By Tim Leeds
The city of Havre has taken the first step to start litigation with Williams Brothers Construction if the Havre water treatment plant upgrade stays behind schedule.
"We'll be sending them a letter today," Mayor Bob Rice said.
Rice called a closed-door executive session of the City Council Monday night to discuss the possibility of litigation. Williams Brothers has 10 days to respond to the letter, which requests that the company meet with the city and the bonding company.
The bonding company will have to determine whether Williams Brothers has substantially defaulted on the contract and whether it can still complete the contract, or whether the city should start assessing penalties or even take over the project, Rice said today.
Williams Brothers was originally scheduled to complete an upgrade to the water plant, costing about $6.7 million, by Oct. 31 of last year. The upgrade will increase the plant's production by 50 percent.
When the work wasn't completed, the city and Williams Brothers agreed Nov. 17 to amend the contract. The amendment included extending the completion date, with substantial completion scheduled for July 31, and final completion set for Oct. 31.
Water treatment plant superintendent Jeff Jensen said Monday that testing of the new section, which was scheduled for this week, will be delayed at least a week.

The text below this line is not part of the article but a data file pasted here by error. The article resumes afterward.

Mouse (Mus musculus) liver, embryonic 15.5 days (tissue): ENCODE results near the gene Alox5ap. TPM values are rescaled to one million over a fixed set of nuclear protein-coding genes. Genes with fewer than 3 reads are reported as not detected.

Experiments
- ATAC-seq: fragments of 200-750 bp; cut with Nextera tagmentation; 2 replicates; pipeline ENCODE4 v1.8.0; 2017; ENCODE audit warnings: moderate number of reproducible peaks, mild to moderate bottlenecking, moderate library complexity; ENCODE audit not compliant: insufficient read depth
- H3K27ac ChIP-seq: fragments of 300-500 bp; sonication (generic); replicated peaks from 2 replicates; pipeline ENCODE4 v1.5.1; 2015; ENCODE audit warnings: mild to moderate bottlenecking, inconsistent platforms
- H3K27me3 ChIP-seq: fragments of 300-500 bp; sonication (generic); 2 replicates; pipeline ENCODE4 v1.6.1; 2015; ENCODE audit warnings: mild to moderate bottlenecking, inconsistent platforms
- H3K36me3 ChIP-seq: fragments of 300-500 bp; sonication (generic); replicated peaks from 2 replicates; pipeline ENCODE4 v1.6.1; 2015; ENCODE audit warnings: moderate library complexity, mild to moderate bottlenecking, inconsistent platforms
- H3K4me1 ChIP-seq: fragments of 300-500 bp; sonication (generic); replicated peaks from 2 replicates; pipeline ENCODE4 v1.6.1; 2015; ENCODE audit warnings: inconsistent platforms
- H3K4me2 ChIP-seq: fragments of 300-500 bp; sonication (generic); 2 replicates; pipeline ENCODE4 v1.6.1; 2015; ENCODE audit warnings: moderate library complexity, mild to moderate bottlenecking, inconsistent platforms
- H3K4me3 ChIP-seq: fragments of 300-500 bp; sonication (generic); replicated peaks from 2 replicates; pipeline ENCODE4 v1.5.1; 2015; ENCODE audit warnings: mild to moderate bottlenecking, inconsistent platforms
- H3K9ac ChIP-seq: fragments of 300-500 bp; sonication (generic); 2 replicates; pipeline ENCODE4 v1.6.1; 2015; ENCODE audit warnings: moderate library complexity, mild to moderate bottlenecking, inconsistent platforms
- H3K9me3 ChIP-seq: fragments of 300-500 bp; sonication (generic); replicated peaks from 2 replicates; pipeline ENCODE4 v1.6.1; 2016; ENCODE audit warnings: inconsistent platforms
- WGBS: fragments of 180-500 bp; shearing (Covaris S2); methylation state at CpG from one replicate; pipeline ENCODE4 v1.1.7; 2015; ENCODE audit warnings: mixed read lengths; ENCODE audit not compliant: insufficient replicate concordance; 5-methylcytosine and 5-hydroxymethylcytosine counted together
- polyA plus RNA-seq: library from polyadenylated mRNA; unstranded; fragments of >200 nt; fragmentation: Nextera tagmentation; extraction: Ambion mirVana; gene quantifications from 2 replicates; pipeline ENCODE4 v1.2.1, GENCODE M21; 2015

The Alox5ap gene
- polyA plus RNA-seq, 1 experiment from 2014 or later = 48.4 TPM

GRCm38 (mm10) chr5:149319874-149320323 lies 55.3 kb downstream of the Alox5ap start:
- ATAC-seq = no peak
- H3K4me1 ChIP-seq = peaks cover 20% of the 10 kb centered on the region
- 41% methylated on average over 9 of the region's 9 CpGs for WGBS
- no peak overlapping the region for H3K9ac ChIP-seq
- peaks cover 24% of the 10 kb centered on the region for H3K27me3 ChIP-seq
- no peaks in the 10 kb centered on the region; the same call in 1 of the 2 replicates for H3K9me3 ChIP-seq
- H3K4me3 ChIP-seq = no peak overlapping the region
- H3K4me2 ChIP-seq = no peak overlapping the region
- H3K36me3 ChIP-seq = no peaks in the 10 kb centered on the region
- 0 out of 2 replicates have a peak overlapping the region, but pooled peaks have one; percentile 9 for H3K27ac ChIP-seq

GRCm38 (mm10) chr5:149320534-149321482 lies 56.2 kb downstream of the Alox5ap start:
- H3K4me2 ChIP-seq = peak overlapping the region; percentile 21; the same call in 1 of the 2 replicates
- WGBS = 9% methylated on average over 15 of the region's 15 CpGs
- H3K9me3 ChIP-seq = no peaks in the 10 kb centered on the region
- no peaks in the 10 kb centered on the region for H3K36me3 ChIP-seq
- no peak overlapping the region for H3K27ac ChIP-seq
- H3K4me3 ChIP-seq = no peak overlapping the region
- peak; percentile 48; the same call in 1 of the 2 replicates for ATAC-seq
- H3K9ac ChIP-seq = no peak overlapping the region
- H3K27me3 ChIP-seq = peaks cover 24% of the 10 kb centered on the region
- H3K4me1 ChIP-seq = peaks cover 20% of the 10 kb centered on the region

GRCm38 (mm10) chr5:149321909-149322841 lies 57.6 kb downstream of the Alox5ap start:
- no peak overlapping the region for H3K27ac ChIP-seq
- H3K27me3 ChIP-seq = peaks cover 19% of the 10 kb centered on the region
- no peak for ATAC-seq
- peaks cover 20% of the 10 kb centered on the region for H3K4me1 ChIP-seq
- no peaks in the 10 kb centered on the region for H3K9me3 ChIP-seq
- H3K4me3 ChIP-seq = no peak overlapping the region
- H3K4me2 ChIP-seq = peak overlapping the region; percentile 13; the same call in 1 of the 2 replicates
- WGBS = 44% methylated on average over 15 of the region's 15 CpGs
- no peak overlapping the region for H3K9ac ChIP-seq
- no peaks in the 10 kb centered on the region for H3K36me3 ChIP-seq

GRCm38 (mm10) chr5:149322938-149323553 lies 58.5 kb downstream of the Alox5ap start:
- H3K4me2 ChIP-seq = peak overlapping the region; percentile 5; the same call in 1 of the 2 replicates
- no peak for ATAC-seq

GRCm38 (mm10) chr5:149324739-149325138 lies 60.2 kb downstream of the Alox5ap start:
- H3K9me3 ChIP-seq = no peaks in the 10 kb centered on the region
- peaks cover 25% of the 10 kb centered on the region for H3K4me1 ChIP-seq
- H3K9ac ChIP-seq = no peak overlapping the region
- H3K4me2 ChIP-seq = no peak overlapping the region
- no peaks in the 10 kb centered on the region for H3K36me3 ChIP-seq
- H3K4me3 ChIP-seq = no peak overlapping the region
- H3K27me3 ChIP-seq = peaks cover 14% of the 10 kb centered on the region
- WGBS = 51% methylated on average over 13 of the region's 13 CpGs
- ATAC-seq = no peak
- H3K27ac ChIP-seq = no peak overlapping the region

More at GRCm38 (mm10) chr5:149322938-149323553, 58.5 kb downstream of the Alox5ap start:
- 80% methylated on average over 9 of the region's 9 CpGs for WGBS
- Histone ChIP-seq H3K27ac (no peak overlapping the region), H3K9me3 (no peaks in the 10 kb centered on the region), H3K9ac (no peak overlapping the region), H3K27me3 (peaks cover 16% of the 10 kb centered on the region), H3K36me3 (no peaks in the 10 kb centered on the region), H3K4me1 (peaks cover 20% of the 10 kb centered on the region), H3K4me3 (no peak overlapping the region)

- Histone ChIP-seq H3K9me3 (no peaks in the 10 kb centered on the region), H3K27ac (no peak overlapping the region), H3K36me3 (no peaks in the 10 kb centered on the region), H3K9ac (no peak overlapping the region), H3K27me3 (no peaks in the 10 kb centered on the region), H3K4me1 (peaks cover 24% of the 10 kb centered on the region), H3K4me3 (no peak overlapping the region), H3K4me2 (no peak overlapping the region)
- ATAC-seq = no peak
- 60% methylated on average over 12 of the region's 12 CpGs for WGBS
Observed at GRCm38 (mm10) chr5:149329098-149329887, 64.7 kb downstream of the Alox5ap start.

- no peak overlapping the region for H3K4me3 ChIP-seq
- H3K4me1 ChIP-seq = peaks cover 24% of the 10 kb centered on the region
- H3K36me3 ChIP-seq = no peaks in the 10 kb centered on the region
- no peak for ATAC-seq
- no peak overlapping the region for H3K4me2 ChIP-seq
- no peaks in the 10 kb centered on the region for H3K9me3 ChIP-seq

Rice said he is certain that once negotiations begin, the project can still move forward and be completed on time. The city is not interested in suing or taking over the project except as a last resort, he said.
"We're hopefull it's going to work out," he said. "I'm sure that one way or the other we'll be in the October time frame."
Representatives of Williams Brothers could not be reached for comment today.
In a meeting of the council's water and sewer committee before Monday night's executive session, committee members and city officials discussed the possibility of raising water and sewer rates to pay for future projects. Those include work on the wastewater treatment plant and infrastructure work when the Montana Department of Transportation starts rebuilding First Street in 2006.
Public works director Dave Peterson said he would prefer to increase rates in stages. If the city waits until the projects are due, Havre sewer and water users could be looking at a 20 to 25 percent rate increase.
"We're looking at something smaller," he said.
The city will need to work on the wastewater plant to meet increasingly stiff regulations, Peterson said. Equipment in the plant, some of which is about 50 years old, will also need to be replaced, he said.
City Clerk Lowell Swenson said that because of the size of the projects that are needed, the city will have to borrow money to pay for them. The city has to have water rates high enough to make payments on any loans it takes out, and increasing the rates ahead of time also allows the city to build cash reserves that can be applied to the projects, reducing the amount it needs to borrow, he said.
Peterson said since projects are under way or will be needed for both the water treatment and wastewater treatment plants, both rates should be looked at.
"To me, it's logical to look at raising both," he said.
Emily Mayer Lossing, chairwoman of the water and sewer committee, asked Swenson to bring estimates of raising the sewer rates to the next meeting of the committee, set for 7:30 p.m. Monday in City Hall.
Havre landlord Cameron Worstell said after the meeting that he understands that sometimes rates have to be raised, but that should be a last resort.
"I think they ought to look at other options now," he said.